Methods | Statistics | Clinical | Educational | Industrial | Professional items | World psychology |
A political economic systems or political system is a system of politics and government. It is usually compared to the law system, economic system, cultural system, and other social systems. It is different from them, and can be generally defined on a spectrum from left, i.e. communism, to the right, i.e. fascism. However, this is a very simplified view of a much more complex system of categories involving i.e. the view on who will have the authority, the view of religious questions and the government's influence on its people and economy. The generally accepted view is that the form of the political system is very closely tied to the economic system of the country. In broad terms their interaction provides the setting conditions for peoples behavior and the systems of education , mental health care provision, patterns of work etc which mould and shape their lives.
There are several definitions of "political system":
- A political system is a complete set of institutions, interest groups (such as political parties, trade unions, lobby groups), the relationships between those institutions and the political norms and rules that govern their functions (constitution, election law).
- A political system is composed of the members of a social organization (group) who are in power.
- A political system is a system that necessarily has two properties: a set of interdependent components and boundaries toward the environment with which it interacts.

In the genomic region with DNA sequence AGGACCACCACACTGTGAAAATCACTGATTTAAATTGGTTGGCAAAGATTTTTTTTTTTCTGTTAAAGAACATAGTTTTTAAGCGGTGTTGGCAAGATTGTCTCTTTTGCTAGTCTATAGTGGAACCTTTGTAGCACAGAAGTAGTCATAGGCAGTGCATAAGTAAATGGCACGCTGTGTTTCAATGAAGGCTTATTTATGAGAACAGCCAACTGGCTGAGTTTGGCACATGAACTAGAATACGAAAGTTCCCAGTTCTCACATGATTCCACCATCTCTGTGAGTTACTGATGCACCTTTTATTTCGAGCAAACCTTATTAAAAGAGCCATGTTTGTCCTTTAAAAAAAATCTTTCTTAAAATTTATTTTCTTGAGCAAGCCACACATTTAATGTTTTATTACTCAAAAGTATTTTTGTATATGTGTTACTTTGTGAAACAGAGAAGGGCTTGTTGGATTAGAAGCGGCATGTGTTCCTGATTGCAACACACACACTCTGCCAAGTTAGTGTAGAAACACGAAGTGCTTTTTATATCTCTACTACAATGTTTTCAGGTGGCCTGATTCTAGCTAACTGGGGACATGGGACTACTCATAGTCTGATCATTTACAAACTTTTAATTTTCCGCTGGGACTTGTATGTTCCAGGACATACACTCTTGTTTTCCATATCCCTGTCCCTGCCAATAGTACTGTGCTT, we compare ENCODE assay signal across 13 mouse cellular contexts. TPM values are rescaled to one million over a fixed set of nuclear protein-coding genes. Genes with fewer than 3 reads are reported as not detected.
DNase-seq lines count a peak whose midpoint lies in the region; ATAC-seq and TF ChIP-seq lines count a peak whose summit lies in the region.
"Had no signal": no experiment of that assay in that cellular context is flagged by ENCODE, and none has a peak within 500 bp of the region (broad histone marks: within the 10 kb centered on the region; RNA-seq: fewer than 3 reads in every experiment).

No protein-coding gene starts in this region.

- A political system is a concept in which theoretically regarded as a way of the government makes a policy and also to make them more organized in their administration.
- A political system is one that ensures the maintaining of order and sanity in the society and at the same time makes it possible for some other institutions to also have their grievances and complaints put across in the course of social existence.
Commonalities between political systems:
- Interdependent parts
Basic forms of political systems Edit
The following are examples of political systems, some of which are typically mutually exclusive (eg Monarchy and Republic), while others may (or may not) overlap in various combinations (eg Democracy and Westminster system, Democracy and Socialism).
- Monarchy. Monarchies are one of the oldest political systems known, developing from tribal structure with one person the absolute ruler.
- Republic. The first recorded Republic was in India in the 6th century BCE.
- Socialism. Degrees of socialism have been present in political systems since antiquity, the modern socialist movement largely originated in the late-19th century and spawned communism and democratic socialism.
- Sultanates. Islamic political structure which combines aspects of Monarchy and Theocracy.
Anthropological forms of political systemsEdit
Anthropologists generally recognize four kinds of political systems, two of which are uncentralized and two of which are centralized. 
References & BibliographyEdit
- ↑ Haviland, W.A. (2003). Anthropology: Tenth Edition. Wadsworth:Belmont, CA.
|This page uses Creative Commons Licensed content from Wikipedia (view authors).|